I’m Having a Walden Moment

12 - 1As a child, I wanted to live My Side of the Mountain, Johnny Appleseed, Little House on the Prairie, Anne of Green Gables. I loved reading stories about living off the land in a log cabin, under a hill, making lean-tos, and having the ability to survive alone.

I love the idea of minimalism, traveling light, self reliance, and freedom from being trapped by debt or lifestyle. As  student, I could move all my worldly belongings in a few boxes and a suitcase. I was the happiest I’d been in a long time when all my fixed expenses (phone, rent, utilities) were under $600.

But instead of thoughtfulness, I just said no to everything. I ate cheaply, and didn’t socialize because I couldn’t afford it. And I didn’t discover the wonders of the natural world or a wonderful life by escaping the shadow network of people and businesses creating everything I used (clothing, coffee, booze) like Thoreau did.

And I was so poor that my minimalism wasn’t a meaningful choice, even though I was trying to pretend that it was a meaningful choice. Being poor means having to make lots of choices, but not  ones that matter. (Buy milk or walk to 4 miles to work and back?) My anxious thoughts filled up the space left empty by my fridge, clean counter tops, not having friends.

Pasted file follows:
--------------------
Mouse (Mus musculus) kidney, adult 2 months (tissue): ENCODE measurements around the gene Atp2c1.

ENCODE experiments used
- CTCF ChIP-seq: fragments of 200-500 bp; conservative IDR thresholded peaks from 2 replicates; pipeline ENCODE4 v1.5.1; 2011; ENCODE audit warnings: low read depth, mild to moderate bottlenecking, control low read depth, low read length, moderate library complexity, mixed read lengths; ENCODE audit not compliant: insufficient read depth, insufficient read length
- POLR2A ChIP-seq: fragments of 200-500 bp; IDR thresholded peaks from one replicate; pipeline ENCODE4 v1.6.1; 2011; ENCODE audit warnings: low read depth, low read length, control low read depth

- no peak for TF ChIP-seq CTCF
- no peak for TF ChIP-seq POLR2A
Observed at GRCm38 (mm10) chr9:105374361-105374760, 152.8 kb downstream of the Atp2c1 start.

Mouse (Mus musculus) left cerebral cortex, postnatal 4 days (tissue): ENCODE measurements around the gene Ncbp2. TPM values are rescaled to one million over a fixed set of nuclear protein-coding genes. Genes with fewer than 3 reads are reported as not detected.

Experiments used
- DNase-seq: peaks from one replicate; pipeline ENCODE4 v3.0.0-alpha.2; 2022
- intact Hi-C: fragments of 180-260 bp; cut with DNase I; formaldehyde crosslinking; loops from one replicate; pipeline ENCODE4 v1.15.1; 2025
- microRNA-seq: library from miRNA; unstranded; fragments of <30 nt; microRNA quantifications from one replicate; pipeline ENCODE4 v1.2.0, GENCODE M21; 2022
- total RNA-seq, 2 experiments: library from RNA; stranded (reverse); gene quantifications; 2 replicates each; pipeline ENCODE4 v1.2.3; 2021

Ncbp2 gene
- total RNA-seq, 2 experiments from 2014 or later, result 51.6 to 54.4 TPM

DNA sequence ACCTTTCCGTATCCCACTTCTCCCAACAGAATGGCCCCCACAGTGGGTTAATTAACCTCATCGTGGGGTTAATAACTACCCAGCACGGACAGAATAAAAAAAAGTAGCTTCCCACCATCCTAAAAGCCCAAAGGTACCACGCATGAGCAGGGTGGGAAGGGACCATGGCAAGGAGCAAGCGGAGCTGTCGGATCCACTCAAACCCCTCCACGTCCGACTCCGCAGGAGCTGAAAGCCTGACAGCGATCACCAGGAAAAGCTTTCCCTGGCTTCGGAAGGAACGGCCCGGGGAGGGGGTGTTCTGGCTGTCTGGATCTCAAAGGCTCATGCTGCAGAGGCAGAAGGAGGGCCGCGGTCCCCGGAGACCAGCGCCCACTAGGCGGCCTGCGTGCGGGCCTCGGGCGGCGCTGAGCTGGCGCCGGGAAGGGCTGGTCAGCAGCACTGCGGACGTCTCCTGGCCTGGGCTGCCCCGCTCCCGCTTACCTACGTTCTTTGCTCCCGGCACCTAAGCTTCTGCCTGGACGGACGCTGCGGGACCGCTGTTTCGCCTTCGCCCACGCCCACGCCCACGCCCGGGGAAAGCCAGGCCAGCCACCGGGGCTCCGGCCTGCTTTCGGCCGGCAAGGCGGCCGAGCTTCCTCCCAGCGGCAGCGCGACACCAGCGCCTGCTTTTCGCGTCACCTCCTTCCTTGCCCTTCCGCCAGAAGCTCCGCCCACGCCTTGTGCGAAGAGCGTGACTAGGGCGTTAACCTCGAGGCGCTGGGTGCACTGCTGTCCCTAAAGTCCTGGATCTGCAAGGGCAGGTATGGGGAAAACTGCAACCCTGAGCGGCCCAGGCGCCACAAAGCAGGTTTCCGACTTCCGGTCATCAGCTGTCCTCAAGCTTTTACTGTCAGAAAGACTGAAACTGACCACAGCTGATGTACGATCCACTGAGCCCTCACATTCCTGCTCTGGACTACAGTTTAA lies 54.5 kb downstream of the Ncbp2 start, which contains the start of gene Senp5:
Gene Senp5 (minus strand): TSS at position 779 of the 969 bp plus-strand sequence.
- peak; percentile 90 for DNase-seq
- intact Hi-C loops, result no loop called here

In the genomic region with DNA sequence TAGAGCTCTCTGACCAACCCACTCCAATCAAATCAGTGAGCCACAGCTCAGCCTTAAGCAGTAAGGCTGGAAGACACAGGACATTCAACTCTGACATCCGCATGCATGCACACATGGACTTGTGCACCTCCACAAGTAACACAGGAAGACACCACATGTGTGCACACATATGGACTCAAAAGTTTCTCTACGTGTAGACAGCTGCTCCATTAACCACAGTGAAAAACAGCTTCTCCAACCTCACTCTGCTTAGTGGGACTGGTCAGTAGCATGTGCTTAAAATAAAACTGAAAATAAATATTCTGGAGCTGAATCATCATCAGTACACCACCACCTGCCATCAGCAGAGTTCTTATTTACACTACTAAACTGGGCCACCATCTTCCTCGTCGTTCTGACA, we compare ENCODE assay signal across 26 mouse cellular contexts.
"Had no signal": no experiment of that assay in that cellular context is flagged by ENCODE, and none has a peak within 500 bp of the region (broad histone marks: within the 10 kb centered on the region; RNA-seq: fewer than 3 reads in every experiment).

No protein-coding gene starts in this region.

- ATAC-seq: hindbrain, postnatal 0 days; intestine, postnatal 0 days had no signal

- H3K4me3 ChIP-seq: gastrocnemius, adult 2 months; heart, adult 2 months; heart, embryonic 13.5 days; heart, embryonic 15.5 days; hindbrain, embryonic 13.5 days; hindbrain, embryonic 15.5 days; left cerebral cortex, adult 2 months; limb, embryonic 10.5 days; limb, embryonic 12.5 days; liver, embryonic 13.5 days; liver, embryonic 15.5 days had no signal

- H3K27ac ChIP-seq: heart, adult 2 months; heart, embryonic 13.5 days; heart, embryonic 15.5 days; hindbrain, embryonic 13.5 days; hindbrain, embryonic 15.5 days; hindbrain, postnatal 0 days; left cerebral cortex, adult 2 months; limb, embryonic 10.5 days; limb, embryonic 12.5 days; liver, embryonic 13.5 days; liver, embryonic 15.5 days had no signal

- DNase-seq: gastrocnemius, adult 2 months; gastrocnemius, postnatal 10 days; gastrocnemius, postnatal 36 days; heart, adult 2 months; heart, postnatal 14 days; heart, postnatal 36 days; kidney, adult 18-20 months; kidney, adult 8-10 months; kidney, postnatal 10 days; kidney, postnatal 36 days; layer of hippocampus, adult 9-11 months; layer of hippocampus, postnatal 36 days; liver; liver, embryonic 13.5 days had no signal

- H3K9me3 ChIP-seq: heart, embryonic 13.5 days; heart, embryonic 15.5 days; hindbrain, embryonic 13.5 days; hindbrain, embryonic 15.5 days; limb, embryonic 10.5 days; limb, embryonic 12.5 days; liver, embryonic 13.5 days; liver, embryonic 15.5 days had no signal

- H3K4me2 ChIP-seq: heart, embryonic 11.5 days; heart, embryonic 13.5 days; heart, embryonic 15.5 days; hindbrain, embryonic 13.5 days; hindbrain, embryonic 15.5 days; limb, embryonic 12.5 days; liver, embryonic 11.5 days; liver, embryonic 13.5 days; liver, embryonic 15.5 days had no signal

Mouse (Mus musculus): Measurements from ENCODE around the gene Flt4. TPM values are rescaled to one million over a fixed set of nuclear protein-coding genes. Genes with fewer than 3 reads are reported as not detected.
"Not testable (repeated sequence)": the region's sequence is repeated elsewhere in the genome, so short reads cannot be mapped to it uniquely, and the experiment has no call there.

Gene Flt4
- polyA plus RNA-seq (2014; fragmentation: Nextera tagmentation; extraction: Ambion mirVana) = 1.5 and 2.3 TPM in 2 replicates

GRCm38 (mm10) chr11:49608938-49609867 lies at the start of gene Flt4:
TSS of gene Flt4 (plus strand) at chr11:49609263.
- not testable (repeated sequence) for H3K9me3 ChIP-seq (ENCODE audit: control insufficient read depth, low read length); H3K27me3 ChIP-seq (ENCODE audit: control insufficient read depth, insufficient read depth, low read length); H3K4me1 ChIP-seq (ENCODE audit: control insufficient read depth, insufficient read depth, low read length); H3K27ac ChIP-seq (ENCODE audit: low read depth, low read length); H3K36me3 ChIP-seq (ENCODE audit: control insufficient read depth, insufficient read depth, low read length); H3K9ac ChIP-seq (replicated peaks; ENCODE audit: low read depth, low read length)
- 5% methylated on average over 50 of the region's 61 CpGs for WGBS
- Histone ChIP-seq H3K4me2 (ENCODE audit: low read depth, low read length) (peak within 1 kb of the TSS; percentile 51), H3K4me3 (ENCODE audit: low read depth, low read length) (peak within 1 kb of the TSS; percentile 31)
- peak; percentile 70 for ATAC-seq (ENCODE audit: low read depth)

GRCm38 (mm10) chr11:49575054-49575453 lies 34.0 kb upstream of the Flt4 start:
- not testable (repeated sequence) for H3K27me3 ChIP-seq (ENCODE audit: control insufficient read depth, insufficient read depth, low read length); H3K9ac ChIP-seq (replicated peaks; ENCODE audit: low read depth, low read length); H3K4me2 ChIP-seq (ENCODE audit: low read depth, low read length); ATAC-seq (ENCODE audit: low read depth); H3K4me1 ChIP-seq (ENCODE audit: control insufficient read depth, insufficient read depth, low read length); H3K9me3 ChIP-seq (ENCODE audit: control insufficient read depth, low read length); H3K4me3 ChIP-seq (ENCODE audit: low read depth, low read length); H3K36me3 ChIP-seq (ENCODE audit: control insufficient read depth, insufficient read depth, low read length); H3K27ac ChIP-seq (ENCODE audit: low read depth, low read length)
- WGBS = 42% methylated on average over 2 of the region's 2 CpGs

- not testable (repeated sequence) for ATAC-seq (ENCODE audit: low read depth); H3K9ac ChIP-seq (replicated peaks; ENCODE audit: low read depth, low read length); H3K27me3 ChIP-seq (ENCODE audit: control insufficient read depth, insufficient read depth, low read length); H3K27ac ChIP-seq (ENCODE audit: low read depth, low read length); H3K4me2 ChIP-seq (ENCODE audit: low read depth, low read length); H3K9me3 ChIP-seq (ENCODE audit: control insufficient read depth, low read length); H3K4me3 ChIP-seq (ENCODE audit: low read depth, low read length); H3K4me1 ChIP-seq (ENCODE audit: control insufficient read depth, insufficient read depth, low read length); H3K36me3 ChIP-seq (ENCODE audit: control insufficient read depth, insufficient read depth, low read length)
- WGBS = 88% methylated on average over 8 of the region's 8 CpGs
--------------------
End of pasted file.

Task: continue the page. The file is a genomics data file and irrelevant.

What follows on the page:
I used to think people who bought stuff to offset their anxiety about being poor as weirdo consumer slaves. But I now understand trying to fend off feelings of deprivation by surrounding yourself with things. Having money is the same as having choices, and being able to make meaningful choices about life is freedom.

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2 thoughts on “I’m Having a Walden Moment

  1. I agree with you although there is a point where money brings its own set of problems – I believe it’s been calculated that money related happiness peaks at $80,000 a year. It seems crazy but from then on, financial related problems increase proportionally.

  2. I’ve been researching people of high net worth- stats say that they’re worried about money more, and that they always would feel better if they had 15% more money. I don’t know if that’s their version of being modest or if they’re actually feeling insecure thinking their resources are scarce. But I’d love to get to that point myself and then decide how I feel. I hate movies where the protagonist does well and makes a bunch of money or does well at work, but then realizes they’d be happier staying home and doing a lot less. (BTW, thanks for the comment!)

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